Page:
The Slippery Nature of ‘Strategic’ IT

The word ‘strategic’ in IT discussions reminds me a lot of the use word ‘lean’ within my home discipline of operations management.  Both are frequently used, clearly positive, and often held up as goals.  And both are vague, and used so frequently and loosely that they’ve ceased to have any clear meaning.

I firmly believe that IT can be an irreplaceable contributor to competitive advantage, but I don’t believe that this advantage comes from slapping the ‘strategic’ label on a particular system or application, even one that’s valued by customers, revenue enhancing, and necessary for the rollout of new products or services.  A system with all these attributes can be a strategic necessity, which is very different than a strategic resource.

Eric Clemons and Michael Row pointed out that bank ATM machines allowed retail banks to offer a new service (24 hour access to cash), are beloved by customers, and bring in additional revenue1.  They pretty quickly became strategic necessities; banks had to get ATM networks to stay in business. 

So they got them, either by building their own or joining alliances.  Once they became widespread ATM networks could no longer be called strategic resources, which need to be not only valuable, but also rare, inimitable, and non-substitutable —  the so-called ‘VRIN’ attributes2.  Oil wells and diamond mines are perhaps the ultimate strategic resources. 

The VRIN attributes define a high bar, and most information systems just don’t get over it.  A study William Kettinger, Varun Grover, Subashish Guha, and Albert Segars examined thirty companies that put in place ‘strategic’ systems and found that only seven of them were associated with above-average revenue and profitability in two later time periods.3  A recent survey by Peter Weill and Sinan Aral found an interesting reversal.  While ATM machines were losing their status as strategic resources, “much of the advantage [in financial services companies now comes] from higher efficiency in executing basic transactions and providing infrastructure to foster innovation.”4  It seems, in other words, that strategic resources can be very hard to identify in advance.

Of course, there are some examples of IT that starts as a strategic resource, and stays that way.  Google’s combination of smart algorithms, vast storage capacity, and processing muscle gives it the ability to return high-quality search results, even in the presence of many attempts to game the system.  This infrastructure is clearly a strategic resource for the company.  I wrote a case on the Japanese cab company MK Tokyo, which developed a system to let consumers find immediately find and dial the closest cab using their Web-enabled phones.  MK has been awarded a patent in Japan for the system, thus taking care of the imitability issue.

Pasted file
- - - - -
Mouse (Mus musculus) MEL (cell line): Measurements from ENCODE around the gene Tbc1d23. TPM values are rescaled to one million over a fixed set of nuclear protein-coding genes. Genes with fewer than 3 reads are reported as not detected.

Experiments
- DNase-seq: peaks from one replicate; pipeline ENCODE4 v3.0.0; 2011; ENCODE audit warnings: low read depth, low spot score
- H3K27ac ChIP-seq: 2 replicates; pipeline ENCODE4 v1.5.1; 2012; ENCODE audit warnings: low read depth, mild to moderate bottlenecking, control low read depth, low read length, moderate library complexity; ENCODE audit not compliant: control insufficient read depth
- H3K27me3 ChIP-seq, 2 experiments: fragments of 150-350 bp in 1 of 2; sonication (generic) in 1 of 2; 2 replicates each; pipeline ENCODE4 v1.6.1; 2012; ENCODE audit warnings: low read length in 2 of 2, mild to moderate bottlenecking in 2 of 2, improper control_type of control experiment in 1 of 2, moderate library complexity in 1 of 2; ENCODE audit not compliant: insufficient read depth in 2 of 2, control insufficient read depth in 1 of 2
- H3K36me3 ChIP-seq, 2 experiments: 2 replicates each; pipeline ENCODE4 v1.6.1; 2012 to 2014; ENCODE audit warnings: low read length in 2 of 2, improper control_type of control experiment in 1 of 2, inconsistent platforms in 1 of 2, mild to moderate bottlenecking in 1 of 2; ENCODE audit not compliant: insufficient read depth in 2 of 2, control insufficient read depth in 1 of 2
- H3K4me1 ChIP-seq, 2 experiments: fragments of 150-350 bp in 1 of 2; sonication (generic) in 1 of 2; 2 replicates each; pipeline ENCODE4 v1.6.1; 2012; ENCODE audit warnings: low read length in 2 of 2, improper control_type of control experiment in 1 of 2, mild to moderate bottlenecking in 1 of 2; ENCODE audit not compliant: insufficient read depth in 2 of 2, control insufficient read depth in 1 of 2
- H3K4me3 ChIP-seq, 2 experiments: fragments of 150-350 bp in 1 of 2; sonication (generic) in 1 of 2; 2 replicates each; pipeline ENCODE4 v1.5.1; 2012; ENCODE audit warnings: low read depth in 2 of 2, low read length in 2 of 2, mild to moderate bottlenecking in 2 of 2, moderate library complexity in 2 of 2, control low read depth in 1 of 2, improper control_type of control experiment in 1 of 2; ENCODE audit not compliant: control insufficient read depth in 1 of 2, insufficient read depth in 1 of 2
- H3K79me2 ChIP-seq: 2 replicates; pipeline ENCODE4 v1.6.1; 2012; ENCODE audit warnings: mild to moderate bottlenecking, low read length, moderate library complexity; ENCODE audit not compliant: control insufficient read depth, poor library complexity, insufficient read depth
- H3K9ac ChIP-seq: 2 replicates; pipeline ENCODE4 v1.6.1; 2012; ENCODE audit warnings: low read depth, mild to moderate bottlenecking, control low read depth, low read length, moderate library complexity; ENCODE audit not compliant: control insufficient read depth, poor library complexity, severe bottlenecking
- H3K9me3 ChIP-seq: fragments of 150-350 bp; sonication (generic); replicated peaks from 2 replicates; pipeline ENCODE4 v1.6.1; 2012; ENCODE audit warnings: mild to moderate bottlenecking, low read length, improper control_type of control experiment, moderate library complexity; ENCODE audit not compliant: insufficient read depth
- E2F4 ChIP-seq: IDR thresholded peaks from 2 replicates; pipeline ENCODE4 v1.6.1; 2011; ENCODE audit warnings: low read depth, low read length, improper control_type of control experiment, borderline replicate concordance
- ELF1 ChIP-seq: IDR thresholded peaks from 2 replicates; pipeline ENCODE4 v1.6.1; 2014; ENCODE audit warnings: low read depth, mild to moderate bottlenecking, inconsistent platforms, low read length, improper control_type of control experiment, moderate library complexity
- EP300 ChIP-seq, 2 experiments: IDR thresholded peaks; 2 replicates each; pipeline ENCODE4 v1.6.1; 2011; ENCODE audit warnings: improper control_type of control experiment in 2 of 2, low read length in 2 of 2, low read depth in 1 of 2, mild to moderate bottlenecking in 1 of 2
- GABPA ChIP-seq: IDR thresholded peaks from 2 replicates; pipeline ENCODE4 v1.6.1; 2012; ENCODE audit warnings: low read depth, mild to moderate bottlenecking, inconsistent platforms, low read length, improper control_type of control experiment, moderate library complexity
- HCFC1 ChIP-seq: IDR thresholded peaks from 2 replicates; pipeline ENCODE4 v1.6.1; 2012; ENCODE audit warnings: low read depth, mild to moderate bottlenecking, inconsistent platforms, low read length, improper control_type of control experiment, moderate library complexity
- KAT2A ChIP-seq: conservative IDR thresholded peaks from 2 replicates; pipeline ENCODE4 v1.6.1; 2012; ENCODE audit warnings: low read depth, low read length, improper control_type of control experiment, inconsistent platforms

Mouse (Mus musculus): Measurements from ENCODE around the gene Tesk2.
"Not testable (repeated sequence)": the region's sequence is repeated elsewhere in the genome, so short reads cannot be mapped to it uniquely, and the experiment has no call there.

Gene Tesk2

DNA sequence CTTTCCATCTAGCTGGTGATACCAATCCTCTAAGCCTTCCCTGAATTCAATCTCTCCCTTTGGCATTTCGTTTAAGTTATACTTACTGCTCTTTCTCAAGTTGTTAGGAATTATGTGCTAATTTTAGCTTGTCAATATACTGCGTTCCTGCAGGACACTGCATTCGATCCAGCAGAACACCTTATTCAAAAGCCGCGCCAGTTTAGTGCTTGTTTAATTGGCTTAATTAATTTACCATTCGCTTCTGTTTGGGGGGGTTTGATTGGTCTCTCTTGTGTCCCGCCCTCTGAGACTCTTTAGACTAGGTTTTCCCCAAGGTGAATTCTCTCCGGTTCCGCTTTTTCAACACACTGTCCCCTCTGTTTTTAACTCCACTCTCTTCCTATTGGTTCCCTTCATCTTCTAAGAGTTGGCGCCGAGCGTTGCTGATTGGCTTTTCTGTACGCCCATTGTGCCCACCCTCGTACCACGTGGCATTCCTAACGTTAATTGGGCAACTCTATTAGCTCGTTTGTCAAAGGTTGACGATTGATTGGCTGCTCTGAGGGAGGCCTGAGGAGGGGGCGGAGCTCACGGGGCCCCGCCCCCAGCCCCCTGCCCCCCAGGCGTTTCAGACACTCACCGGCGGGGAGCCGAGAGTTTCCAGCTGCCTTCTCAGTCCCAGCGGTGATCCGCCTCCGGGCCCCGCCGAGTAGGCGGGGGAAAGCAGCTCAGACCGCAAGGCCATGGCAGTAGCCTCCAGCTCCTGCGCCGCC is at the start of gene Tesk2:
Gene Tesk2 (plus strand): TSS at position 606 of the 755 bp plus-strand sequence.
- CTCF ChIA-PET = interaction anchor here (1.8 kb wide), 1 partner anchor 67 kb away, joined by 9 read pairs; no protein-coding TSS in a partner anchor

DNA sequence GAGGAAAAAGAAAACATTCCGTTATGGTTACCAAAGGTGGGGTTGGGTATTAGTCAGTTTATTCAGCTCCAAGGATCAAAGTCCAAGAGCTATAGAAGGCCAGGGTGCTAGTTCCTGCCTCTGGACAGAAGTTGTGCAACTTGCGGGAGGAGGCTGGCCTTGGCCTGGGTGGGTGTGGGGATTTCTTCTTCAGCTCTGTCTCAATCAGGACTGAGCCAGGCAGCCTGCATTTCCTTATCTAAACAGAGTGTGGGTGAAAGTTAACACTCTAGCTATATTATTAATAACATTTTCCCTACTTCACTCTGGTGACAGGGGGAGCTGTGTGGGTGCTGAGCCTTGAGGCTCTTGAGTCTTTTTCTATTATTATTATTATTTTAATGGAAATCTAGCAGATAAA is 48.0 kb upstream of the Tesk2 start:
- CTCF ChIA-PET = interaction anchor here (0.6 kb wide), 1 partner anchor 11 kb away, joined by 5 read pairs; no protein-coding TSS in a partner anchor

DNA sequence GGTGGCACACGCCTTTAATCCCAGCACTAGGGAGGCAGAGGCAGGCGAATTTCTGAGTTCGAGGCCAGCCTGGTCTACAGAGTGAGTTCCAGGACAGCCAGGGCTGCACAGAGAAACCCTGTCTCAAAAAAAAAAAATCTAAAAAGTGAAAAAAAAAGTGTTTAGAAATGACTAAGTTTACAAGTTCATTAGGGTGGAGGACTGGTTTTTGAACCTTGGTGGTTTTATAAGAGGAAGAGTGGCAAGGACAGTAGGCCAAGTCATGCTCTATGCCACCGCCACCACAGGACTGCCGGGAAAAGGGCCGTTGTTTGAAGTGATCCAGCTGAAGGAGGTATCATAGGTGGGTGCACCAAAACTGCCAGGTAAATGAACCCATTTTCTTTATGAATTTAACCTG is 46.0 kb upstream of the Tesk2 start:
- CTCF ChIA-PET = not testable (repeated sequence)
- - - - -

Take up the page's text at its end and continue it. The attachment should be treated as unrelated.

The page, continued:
I also wrote a case about Spain’s Inditex, which owns the worldwide chain of more than 750 Zara stores.  These stores are tightly synchronized with Inditex’s vertically integrated production and distribution facilities, allowing great variety, flexibility, and speed while keeping costs low (Kasra Ferdows, Michael Lewis, and Jose Machuca wrote an HBR article about the Zara business model).  The IT that facilitates such tight synchronization, however, is simple to the point of being primitive.  For example:

– Point-of-sale terminals in stores run on DOS and are not networked
– One terminal has a dial-up modem, which is used to transfer files (via the ftp protocol) to and from headquarters
– The same modem is used to transmit digital order forms to and from PDAs, which employees carry through the stores while deciding what to order
– Short-supply clothes are allocated to stores manually, not by an algorithm.
– Back-office activities (purchasing, manufacturing, distribution, accounting, etc.) are not supported by a comprehensive ERP system.

In short, it’s very hard to identify any technology at Zara that meets the VRIN criteria, but the company’s IT supports a business model that has generated enormous value (Inditex’s market capitalization is higher than that of the Gap, a company with more than twice as much revenue) and so far proven impossible to imitate.  This suggests that as we think about strategy and IT we might want to focus less on individual systems, applications, or other discrete pieces of technology and more on two topics:  the capabilities IT provides once it’s up and running, and how these capabilities are folded into business successful business models and competitive strategies.


1Clemons, E. K. and M. C. Row (1991). "Sustaining IT Advantage: The Role of Structural Differences." MIS Quarterly 15(3): 275-292.
2Eisenhardt, K. M. and J. A. Martin (2000). "Dynamic Capabilities:  What are They?" Strategic Management Journal 21: 1105-1121.
3Kettinger, W. J., V. Grover, et al. (1994). "Strategic information systems revisited: A study in sustainability and performance." MIS Quarterly 18(1): 31-58.
4Weill, P. and S. Aral (2006). "Generating Premium Returns on Your IT Investments." MIT Sloan Management Review 47(2): 39.